The first year of my religious journey, I was only a few months in when Easter arrived. I decided to skip the church-going that Sunday. I knew in a way I was cheating myself. I had endured the gloomy crucifixion only to miss the celebratory conquering of death.
Part of the reason I decided to take the day off: I’m not quite sure what to think of the supernatural aspects of Jesus’ story. Making blind people see, walking on water, and, most astounding of all, rising from the dead. Some modern theologians suggest these events never occurred—at least not exactly as written; the stories about Jesus were told by word of mouth over many years until they developed these fantastical elements. If I preferred, I could choose to see them simply as powerful ideas that resonate on some profound level.
But, to be honest, that was more of an excuse. Here’s the truth: one of my pals was throwing a brunch.
After several weeks of reserving my Sundays for God, I was feeling homesick for my old ways. For Nones, Sundays are for getting up late, lazing around at home and, if we do go out before noon, we are most likely up for one thing: brunch.
But at my brunch date, I had to wonder if my None friends and I aren’t more influenced by religion than we realize—even those who might balk at the suggestion. In ways we might not even recognize, our day-to-day lives are shaped by religion. The concept of a weekend comes from the Jews. Our historical calendar is divided into “before” and “after” Jesus. Even something as innocuous-sounding as “holiday” comes from “holy day.”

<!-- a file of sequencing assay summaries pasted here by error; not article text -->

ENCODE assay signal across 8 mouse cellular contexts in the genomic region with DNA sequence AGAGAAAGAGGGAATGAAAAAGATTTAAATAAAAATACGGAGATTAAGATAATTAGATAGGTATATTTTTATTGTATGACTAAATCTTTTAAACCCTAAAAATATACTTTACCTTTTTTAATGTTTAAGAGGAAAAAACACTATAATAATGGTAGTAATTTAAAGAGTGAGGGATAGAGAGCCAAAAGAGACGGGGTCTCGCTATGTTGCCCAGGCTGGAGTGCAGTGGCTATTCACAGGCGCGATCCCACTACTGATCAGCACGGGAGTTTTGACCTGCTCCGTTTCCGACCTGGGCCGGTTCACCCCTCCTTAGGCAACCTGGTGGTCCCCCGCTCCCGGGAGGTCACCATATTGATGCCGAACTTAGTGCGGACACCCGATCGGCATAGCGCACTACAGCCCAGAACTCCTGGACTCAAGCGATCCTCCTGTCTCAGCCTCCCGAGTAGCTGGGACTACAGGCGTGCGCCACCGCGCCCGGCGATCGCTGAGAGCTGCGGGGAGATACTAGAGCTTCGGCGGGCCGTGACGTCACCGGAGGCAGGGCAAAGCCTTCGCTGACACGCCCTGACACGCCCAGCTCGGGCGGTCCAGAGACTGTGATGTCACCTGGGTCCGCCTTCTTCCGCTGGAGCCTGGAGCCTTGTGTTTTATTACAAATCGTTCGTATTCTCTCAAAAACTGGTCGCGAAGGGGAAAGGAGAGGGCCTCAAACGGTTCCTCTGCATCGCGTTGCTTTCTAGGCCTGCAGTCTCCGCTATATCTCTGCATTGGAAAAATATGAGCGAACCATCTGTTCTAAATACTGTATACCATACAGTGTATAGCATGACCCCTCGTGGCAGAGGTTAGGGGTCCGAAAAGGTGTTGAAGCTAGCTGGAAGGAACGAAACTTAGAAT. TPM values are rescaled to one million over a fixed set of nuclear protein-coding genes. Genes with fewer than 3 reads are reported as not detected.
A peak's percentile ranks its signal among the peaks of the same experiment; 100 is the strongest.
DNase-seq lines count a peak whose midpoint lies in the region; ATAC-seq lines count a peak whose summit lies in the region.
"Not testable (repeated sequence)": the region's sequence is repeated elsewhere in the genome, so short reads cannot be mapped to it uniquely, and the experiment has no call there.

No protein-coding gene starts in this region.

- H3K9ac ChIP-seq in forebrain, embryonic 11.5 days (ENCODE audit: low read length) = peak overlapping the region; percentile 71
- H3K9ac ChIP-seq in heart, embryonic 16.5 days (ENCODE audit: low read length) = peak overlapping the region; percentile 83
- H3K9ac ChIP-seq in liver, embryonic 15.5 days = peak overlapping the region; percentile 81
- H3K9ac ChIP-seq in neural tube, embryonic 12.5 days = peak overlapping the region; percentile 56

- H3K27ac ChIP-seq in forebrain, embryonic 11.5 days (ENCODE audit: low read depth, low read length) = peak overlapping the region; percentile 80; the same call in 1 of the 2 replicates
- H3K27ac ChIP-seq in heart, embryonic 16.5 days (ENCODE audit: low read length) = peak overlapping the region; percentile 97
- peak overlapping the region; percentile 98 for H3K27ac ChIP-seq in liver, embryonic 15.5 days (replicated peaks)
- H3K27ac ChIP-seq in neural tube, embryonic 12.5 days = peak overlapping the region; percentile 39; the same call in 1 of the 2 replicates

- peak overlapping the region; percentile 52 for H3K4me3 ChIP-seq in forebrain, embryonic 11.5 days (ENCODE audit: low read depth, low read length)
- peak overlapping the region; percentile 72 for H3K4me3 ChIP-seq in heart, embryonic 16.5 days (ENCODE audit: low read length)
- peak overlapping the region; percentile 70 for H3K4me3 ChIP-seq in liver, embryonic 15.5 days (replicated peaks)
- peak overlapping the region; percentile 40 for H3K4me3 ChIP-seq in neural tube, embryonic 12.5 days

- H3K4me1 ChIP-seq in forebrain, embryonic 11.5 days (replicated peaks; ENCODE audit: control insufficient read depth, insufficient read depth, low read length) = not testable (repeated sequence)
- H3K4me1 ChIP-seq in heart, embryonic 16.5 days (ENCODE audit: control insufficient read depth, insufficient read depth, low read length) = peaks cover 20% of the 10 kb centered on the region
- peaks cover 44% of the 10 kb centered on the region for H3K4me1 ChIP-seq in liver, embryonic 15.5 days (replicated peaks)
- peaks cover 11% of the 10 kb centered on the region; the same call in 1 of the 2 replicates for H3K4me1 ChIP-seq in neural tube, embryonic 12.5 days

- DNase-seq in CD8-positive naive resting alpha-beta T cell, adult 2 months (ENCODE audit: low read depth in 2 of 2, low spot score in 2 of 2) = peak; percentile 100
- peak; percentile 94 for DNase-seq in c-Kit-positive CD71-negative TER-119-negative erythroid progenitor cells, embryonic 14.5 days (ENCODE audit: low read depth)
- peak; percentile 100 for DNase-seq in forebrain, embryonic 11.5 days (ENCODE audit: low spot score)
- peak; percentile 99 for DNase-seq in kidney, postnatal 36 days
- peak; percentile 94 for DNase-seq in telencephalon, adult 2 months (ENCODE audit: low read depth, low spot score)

I accept Jesus’ principal message on a fundamental level, as do the people to whom I’m close. From a very young age, I understood that others are no different from me and that every person is a significant and equally valuable being. I find it difficult to imagine a time in human history when this reasoning wasn’t the norm, when certain people were considered no better than lion bait, existing for the sole purpose of being ripped from limb to limb for entertainment. I can imagine that Jesus’ “Golden Rule” must have seemed like a novel idea back then. The Roman Collosseum was completed about 80 years into the Christian Era, so the “good news” hadn’t gotten around much. But have we evolved past this? Could it be that the spiritual exploration and evolution of our ancestors has accumulated in our DNA so that what were once alien teachings are now fundamental to who we are as people? Is it possible that some of us have adopted Christian concepts in the building blocks of who we are? Are my cells Christian even as I declare myself a “None”?
I read about a recent spate of billboards being erected in a few key cities paid for by an atheist group. They picture smiling individuals with the quote, “I can be good without God.” I have no doubt this is true—that the people pictured are kind-hearted and well-meaning—though I might argue that technically the “without God” is a bit misleading. They are likely leaning on the spiritual work of previous generations. So that while these individuals may be taking a break from thinking about God, their great-grandmothers and great-great grandmothers probably spent quite a bit of time honoring the divine. Whatever wisdom these ancestors gathered they passed down to their children who passed it down to their children, and so on.
But this billboard raises an excellent question: isn’t religion about much more than being good? I hope so. I’m not looking for motivation to be good—like the atheists on those posters, I don’t necessarily need help in that area (though a little brushing up couldn’t hurt).
I am shooting for something more along the lines of deep inner peace.